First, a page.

If either the rate constant or the half-life is known, the other can be calculated. Half-lives usually are used because they have an immediate physical meaning.

The exponential decay curve (fig 4 opposite) can be used to give the rate law a physical meaning. The rate of change of concentration with time, d[C-14]/dt, is simply the slope of the first-order decay curve at any time, t.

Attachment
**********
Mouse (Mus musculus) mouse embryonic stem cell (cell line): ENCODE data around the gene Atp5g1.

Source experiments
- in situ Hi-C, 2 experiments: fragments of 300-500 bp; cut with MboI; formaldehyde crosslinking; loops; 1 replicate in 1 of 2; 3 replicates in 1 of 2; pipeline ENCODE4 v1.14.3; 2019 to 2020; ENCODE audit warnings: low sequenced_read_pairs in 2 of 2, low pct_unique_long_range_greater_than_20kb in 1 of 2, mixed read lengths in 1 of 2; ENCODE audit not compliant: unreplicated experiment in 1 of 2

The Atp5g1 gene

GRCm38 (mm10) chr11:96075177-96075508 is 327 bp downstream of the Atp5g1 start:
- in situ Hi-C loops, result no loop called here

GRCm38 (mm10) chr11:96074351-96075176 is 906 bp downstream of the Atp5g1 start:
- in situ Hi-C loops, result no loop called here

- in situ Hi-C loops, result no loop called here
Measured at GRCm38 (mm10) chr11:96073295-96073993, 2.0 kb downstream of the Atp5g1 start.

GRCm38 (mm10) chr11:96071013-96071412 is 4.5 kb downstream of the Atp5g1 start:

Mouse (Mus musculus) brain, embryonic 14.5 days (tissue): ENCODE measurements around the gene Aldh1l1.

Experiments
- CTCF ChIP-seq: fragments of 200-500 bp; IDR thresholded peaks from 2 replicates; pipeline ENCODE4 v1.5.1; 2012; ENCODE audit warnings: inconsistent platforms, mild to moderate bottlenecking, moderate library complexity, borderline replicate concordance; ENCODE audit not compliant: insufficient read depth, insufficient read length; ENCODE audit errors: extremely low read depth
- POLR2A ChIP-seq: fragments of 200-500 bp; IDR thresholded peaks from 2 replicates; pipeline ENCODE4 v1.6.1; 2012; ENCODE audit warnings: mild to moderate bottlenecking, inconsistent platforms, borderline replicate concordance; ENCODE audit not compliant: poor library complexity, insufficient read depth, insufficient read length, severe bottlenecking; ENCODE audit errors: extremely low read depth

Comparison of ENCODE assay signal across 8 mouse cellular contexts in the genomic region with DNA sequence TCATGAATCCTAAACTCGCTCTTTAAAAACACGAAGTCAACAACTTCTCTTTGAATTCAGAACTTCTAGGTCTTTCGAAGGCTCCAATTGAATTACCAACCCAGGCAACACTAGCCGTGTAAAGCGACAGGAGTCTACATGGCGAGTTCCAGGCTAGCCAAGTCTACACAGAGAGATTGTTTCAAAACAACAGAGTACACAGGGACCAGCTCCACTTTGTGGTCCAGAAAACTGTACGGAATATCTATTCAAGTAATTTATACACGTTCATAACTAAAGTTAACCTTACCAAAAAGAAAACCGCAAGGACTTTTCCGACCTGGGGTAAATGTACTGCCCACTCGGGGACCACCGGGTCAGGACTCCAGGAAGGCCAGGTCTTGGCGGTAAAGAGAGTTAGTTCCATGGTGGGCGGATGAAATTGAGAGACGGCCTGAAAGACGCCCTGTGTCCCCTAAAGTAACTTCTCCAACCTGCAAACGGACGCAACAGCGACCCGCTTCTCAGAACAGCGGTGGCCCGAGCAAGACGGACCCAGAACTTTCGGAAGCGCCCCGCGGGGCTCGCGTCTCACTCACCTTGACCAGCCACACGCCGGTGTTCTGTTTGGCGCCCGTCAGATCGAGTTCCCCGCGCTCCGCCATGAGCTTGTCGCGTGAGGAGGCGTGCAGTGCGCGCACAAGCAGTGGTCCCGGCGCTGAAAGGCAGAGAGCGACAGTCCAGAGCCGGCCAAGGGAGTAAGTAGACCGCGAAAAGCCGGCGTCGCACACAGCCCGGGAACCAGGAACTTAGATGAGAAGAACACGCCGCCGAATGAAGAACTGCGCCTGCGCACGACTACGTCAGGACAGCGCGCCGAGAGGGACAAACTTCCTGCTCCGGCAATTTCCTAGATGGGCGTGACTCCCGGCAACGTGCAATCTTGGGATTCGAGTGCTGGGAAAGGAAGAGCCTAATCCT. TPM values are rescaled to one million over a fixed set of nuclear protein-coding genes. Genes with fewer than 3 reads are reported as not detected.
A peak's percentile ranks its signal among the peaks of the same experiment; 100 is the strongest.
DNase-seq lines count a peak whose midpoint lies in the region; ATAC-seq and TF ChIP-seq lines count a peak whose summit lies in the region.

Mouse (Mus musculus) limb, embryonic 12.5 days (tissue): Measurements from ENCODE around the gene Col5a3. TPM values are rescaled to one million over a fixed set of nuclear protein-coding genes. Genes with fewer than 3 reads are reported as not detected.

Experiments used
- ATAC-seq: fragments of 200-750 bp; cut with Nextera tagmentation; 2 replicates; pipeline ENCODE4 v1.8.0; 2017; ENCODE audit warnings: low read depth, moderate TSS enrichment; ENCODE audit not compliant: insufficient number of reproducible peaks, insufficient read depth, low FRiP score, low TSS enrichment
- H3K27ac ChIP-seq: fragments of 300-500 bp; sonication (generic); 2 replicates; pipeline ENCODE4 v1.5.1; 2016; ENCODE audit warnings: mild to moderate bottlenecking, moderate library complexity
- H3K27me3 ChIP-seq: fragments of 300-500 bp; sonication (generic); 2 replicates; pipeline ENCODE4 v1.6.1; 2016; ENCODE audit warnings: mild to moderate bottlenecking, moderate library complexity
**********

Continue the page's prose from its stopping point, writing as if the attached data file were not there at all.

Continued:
Because carbon-14 is disappearing, the slope is negative. By drawing a tangent line to the decay curve at several points and examining the slope, you should be able to verify that the slope of the curve at any time t is proportional to the remaining concentration of carbon-14, measured in the vertical direction. This is what the rate law for a first-order process means:

Thus far we have established that the rates of chemical reactions depend on the concentrations of reactant species, and that this dependence often has a complicated form that cannot be predicted directly from the coefficients of the balanced chemical equation (as the equilibrium-constant expression can).